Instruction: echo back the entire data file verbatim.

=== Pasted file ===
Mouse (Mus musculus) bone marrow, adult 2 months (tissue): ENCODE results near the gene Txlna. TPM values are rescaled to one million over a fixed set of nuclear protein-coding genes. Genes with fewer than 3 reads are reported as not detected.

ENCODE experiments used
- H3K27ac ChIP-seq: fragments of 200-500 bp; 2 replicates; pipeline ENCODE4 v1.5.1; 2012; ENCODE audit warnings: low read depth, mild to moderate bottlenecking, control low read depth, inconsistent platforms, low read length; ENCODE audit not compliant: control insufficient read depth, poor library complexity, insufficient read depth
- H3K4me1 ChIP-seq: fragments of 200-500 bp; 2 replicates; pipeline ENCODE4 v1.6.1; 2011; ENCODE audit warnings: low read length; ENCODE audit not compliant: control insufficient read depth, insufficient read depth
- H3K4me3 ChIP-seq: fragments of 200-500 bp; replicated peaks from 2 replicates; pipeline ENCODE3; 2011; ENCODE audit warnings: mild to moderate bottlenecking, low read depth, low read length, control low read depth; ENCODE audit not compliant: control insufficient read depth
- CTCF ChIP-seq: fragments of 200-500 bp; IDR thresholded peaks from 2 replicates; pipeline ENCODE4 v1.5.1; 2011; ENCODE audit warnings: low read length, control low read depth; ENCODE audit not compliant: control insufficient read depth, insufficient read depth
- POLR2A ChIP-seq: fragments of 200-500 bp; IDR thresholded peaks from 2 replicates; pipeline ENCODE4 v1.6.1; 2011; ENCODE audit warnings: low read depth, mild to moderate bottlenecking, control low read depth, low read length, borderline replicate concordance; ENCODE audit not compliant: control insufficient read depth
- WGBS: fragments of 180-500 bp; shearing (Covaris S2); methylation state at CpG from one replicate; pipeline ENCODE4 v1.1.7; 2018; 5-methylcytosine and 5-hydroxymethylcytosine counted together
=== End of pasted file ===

Mouse (Mus musculus) bone marrow, adult 2 months (tissue): ENCODE results near the gene Txlna. TPM values are rescaled to one million over a fixed set of nuclear protein-coding genes. Genes with fewer than 3 reads are reported as not detected.

ENCODE experiments used
- H3K27ac ChIP-seq: fragments of 200-500 bp; 2 replicates; pipeline ENCODE4 v1.5.1; 2012; ENCODE audit warnings: low read depth, mild to moderate bottlenecking, control low read depth, inconsistent platforms, low read length; ENCODE audit not compliant: control insufficient read depth, poor library complexity, insufficient read depth
- H3K4me1 ChIP-seq: fragments of 200-500 bp; 2 replicates; pipeline ENCODE4 v1.6.1; 2011; ENCODE audit warnings: low read length; ENCODE audit not compliant: control insufficient read depth, insufficient read depth
- H3K4me3 ChIP-seq: fragments of 200-500 bp; replicated peaks from 2 replicates; pipeline ENCODE3; 2011; ENCODE audit warnings: mild to moderate bottlenecking, low read depth, low read length, control low read depth; ENCODE audit not compliant: control insufficient read depth
- CTCF ChIP-seq: fragments of 200-500 bp; IDR thresholded peaks from 2 replicates; pipeline ENCODE4 v1.5.1; 2011; ENCODE audit warnings: low read length, control low read depth; ENCODE audit not compliant: control insufficient read depth, insufficient read depth
- POLR2A ChIP-seq: fragments of 200-500 bp; IDR thresholded peaks from 2 replicates; pipeline ENCODE4 v1.6.1; 2011; ENCODE audit warnings: low read depth, mild to moderate bottlenecking, control low read depth, low read length, borderline replicate concordance; ENCODE audit not compliant: control insufficient read depth
- WGBS: fragments of 180-500 bp; shearing (Covaris S2); methylation state at CpG from one replicate; pipeline ENCODE4 v1.1.7; 2018; 5-methylcytosine and 5-hydroxymethylcytosine counted together